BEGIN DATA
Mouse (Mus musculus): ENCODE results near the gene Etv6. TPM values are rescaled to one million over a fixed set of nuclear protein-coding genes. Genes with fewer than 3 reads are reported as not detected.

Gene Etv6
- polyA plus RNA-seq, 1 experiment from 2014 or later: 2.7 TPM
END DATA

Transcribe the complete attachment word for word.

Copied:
Mouse (Mus musculus): ENCODE results near the gene Etv6. TPM values are rescaled to one million over a fixed set of nuclear protein-coding genes. Genes with fewer than 3 reads are reported as not detected.

Gene Etv6
- polyA plus RNA-seq, 1 experiment from 2014 or later: 2.7 TPM